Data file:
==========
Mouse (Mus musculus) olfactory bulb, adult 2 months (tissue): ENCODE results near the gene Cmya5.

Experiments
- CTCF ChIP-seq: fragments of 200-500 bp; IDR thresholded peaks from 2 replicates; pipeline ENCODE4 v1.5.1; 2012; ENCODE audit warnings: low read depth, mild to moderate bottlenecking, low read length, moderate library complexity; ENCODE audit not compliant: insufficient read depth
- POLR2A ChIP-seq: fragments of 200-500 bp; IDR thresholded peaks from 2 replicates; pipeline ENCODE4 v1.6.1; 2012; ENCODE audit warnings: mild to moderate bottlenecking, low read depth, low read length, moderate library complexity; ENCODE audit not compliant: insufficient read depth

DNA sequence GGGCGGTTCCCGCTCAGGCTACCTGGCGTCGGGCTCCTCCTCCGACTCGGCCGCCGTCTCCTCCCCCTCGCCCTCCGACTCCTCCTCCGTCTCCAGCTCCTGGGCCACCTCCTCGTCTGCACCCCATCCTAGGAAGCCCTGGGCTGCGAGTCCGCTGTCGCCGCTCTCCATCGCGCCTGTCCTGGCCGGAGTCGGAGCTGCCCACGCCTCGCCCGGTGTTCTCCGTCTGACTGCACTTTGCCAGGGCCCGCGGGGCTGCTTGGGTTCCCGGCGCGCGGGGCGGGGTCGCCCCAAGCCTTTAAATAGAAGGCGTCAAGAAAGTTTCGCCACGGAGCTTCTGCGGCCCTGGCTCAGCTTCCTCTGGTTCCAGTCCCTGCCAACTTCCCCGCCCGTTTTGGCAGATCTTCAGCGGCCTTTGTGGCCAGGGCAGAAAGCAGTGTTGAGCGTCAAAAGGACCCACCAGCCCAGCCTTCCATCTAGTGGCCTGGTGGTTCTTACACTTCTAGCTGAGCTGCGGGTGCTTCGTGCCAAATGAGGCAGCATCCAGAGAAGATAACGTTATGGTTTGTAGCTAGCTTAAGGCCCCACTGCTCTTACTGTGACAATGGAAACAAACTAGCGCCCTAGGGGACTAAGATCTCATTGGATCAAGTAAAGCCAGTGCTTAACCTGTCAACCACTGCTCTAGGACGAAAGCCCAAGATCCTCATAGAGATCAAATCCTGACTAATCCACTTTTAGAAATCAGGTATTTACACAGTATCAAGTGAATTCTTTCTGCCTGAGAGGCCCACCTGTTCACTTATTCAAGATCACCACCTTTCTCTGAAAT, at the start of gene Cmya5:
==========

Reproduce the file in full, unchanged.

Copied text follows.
Mouse (Mus musculus) olfactory bulb, adult 2 months (tissue): ENCODE results near the gene Cmya5.

Experiments
- CTCF ChIP-seq: fragments of 200-500 bp; IDR thresholded peaks from 2 replicates; pipeline ENCODE4 v1.5.1; 2012; ENCODE audit warnings: low read depth, mild to moderate bottlenecking, low read length, moderate library complexity; ENCODE audit not compliant: insufficient read depth
- POLR2A ChIP-seq: fragments of 200-500 bp; IDR thresholded peaks from 2 replicates; pipeline ENCODE4 v1.6.1; 2012; ENCODE audit warnings: mild to moderate bottlenecking, low read depth, low read length, moderate library complexity; ENCODE audit not compliant: insufficient read depth

DNA sequence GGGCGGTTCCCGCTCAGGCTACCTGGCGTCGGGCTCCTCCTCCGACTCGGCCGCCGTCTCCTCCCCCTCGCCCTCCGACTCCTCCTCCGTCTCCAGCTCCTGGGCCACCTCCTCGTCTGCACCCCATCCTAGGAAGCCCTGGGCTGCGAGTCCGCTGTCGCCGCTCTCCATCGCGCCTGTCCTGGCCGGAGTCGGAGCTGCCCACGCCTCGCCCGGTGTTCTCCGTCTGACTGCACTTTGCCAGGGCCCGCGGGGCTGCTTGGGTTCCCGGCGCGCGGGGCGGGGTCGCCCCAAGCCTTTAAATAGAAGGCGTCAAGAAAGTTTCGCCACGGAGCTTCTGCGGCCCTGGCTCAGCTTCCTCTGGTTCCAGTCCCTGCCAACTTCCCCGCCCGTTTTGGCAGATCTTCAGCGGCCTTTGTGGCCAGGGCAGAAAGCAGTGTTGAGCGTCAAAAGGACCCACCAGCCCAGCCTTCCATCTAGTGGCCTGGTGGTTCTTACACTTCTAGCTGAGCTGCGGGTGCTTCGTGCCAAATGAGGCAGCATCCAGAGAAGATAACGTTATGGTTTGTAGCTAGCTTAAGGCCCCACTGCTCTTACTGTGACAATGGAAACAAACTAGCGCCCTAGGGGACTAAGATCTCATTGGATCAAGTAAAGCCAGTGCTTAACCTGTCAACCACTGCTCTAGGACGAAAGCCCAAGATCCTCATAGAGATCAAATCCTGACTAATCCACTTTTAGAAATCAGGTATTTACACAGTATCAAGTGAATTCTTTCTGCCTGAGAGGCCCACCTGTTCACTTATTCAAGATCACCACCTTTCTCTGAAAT, at the start of gene Cmya5: